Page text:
The big Monopoly battle is coming near its end, and the iron and racecar are battling for Monopoly supremacy.

Both players own properties on the next block, and have some spaces they’d like to avoid. For the car, here are the spaces he’d like to avoid.

And for the iron, there are a few spaces to avoid.

Since there some houses and hotels on some of the spaces, they are worth different amounts. Below, here is how much each player will have to pay if they land on the “bad” spaces.

So, here’s the question: which player is in “worse” shape? Which player should be more worried about their upcoming turn?

Let this stew with your classes, and would enjoy hearing some class reflections. The big reveal will come in a few days.

A recent problem I reviewed from the Mathematics Assessment Project (MAP) caused me to refelct upon the coverage of probability in our classrooms. The website provides sample tasks and assessment tools for schools and districts as they adjust curriculums to match the Common Core. In the standards, probability begins to take center stage in grade 7:

Probability is treated like the ugly step-sister in many math courses: ignored, shoved to the side. Look at standardized testing results, including AP Statistics, and you will find that probability standards often produce weak results. The isolated fashion with which we treat probability is certainly not helping. Let’s develop strategies to not only re-think probability, but to encourage communication of ideas and develop understanding.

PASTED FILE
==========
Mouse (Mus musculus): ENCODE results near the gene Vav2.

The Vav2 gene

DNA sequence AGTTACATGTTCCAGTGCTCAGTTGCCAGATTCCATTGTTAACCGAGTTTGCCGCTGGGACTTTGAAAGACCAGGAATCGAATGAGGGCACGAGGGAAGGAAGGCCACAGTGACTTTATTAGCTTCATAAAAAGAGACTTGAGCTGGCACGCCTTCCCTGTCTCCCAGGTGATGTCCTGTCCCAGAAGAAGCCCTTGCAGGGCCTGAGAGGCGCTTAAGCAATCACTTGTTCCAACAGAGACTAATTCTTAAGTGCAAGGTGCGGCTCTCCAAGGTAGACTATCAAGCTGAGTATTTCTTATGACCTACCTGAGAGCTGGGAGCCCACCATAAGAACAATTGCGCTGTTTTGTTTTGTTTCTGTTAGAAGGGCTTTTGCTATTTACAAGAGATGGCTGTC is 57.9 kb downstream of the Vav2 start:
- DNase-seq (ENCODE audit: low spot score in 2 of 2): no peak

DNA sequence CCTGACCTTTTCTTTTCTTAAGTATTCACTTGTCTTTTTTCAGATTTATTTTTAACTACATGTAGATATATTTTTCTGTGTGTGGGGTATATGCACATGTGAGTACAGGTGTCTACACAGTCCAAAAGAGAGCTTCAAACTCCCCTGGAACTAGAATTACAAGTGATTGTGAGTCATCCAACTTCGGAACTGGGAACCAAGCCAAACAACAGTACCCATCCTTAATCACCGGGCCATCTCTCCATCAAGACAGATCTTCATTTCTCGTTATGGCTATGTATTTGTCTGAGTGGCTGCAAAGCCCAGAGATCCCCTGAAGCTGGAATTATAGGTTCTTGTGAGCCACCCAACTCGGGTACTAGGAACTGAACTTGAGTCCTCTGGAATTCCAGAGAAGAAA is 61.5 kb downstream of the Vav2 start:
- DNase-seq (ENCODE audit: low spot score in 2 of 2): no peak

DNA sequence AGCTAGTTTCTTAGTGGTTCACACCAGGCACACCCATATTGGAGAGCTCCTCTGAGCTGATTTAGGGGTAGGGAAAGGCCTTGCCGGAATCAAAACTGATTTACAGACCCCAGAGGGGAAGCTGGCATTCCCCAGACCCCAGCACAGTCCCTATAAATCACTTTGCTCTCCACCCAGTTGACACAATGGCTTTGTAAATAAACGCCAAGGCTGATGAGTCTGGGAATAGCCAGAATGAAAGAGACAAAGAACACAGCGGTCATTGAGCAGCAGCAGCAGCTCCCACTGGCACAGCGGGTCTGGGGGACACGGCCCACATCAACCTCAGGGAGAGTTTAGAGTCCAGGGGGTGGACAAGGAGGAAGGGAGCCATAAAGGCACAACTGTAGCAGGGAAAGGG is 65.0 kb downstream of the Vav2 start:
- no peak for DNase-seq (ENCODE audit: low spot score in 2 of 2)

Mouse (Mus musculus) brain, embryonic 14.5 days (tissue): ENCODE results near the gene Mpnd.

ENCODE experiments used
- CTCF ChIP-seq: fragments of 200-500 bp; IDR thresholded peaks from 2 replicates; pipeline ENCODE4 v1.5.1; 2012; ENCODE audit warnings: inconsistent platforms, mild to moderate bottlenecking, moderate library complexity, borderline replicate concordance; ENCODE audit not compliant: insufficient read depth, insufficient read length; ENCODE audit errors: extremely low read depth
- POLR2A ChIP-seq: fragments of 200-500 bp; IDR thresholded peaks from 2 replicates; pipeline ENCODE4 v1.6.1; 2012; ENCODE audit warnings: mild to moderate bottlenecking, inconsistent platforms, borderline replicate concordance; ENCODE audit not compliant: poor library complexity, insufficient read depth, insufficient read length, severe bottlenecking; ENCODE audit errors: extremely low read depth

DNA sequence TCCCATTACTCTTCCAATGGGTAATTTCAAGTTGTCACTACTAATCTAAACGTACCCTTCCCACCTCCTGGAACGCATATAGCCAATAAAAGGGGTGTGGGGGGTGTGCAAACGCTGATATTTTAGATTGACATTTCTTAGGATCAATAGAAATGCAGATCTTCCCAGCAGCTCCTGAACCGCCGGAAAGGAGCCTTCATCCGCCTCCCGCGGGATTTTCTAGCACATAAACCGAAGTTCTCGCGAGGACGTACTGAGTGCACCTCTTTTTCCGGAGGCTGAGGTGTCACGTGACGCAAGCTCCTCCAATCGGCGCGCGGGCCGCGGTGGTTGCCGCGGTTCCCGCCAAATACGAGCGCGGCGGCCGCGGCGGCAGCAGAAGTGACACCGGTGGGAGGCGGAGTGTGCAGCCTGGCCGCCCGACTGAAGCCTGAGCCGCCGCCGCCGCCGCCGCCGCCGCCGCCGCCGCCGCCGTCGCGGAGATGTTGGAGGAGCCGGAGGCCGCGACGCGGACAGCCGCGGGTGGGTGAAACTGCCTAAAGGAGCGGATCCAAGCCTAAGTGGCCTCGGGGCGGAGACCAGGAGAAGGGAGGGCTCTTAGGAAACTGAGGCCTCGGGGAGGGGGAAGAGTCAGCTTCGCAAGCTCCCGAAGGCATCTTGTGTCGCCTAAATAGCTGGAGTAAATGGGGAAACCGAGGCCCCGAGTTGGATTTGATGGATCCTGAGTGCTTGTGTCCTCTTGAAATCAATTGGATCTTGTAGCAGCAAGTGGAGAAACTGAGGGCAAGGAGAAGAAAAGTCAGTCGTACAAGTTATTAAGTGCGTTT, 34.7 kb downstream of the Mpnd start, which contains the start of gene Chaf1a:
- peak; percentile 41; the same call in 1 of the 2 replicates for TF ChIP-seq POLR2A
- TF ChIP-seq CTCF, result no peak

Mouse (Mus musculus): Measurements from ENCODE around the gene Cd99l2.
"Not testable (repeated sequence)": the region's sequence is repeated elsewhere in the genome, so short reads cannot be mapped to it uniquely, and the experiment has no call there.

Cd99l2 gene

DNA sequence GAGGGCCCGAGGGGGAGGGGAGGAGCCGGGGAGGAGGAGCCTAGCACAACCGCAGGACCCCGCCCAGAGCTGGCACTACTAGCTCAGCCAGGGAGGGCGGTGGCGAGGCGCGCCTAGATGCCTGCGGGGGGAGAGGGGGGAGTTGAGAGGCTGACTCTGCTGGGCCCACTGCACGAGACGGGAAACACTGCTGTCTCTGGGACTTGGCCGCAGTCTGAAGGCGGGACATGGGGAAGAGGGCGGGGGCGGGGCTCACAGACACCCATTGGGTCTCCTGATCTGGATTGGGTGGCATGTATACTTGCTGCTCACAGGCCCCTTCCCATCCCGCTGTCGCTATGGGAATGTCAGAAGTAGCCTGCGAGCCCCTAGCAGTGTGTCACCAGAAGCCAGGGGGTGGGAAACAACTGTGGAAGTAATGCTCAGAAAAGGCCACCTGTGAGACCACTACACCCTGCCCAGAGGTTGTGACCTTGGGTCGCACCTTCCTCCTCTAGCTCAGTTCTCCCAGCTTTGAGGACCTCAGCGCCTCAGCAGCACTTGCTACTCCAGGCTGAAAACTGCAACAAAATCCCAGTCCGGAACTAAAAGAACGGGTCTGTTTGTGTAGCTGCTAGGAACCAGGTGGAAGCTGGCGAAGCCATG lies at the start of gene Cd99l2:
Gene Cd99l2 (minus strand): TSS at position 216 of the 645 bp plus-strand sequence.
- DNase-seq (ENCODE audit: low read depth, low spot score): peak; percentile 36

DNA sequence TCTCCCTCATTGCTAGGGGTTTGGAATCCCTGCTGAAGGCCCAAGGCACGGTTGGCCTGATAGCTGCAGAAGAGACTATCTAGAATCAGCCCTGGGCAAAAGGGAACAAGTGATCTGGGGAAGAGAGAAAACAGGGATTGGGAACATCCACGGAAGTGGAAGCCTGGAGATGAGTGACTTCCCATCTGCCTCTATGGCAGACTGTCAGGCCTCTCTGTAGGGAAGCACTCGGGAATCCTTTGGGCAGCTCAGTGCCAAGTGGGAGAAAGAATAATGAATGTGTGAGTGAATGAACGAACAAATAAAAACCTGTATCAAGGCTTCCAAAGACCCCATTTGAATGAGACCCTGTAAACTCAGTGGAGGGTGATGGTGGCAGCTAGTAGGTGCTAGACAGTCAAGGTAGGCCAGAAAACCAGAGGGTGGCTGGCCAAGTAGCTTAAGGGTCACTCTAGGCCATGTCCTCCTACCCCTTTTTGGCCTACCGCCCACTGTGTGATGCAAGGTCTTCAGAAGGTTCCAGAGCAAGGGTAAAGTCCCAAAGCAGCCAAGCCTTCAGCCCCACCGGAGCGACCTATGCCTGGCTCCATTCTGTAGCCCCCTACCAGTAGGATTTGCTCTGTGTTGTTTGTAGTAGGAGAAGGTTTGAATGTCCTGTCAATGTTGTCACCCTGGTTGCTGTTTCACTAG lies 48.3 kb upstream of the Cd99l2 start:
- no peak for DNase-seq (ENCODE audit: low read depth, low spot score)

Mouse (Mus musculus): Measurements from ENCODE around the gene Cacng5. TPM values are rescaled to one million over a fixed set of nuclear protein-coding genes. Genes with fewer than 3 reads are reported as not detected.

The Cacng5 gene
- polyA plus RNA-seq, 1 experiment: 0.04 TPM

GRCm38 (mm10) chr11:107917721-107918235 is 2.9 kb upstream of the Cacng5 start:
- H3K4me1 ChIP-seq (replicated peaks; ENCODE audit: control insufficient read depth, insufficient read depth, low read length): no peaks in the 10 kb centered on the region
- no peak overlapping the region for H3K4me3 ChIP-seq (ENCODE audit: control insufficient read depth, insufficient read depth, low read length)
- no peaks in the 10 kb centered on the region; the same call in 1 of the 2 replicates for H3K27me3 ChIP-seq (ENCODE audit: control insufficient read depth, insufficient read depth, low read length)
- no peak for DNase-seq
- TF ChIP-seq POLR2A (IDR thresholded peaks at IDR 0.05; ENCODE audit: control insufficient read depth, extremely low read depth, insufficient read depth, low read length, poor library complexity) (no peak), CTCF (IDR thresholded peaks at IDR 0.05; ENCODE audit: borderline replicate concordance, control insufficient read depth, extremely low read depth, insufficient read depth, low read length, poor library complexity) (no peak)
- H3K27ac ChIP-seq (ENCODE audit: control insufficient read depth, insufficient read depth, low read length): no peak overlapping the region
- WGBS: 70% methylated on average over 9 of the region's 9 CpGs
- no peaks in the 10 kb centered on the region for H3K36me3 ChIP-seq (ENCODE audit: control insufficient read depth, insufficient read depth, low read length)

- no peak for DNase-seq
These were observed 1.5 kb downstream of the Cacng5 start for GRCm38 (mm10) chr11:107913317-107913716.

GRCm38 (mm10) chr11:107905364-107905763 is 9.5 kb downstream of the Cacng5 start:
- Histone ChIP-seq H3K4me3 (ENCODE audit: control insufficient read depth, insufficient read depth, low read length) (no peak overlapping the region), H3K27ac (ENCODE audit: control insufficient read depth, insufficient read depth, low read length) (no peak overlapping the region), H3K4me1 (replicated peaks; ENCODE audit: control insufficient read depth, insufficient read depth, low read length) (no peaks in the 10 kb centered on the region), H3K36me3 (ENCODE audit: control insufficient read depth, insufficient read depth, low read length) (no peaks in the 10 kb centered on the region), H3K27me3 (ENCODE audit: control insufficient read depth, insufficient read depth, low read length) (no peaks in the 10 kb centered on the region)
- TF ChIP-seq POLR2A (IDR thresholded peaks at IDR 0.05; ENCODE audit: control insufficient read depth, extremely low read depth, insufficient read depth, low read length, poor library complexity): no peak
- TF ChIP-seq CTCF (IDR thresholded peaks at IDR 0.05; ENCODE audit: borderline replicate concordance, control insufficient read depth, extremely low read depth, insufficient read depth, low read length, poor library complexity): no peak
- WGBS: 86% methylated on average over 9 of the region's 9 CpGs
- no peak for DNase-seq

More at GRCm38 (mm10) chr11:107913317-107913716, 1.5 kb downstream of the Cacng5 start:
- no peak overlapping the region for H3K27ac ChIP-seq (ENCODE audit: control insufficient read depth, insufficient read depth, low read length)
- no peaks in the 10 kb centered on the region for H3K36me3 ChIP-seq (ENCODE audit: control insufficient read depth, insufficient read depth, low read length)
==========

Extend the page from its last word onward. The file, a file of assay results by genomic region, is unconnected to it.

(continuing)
I have taught probability at many levels: as an 8th grade teacher, as an AP Statistics teacher (and reader) and as the author of a Prob/Stat course delivered to 9th grade students. This year, I taught my first college course in Statistics, where the problems with probability persist. The picture below is from my college Stat 1 class, which you can also see on the great site Math Mistakes, by Mike Pershan. Visit and provide your input:

Here are two activities I hope you can use in your classrooms to help fight the probability battle.

“WHICH IS MORE LIKELY” OPENER:

The Core Standards provide a framework for our students base knowledge of probability:

Understand that the probability of a chance event is a number between 0 and 1 that expresses the likelihood of the event occurring. Larger numbers indicate greater likelihood. A probability near 0 indicates an unlikely event, a probability around 1/2 indicates an event that is neither unlikely nor likely, and a probability near 1 indicates a likely event.

Before we can start diving into formulas and fractions with probability, we need students to understand, and be able to express, whether an event is likely or not likely. For simple events, like flipping a coin or drawing a card, this can be an easy discussion, but what happens when we start talking about complex events, like flipping multiple coins, tossing 2 dice, or choosing a random car from a parking lot? Download my Probability Opener, which asks students to assess events and compare their probabilities. Answers are provided. The events start off innocently enough, but soon meander into more complex tasks, where students are asked to identify the more likely outcome: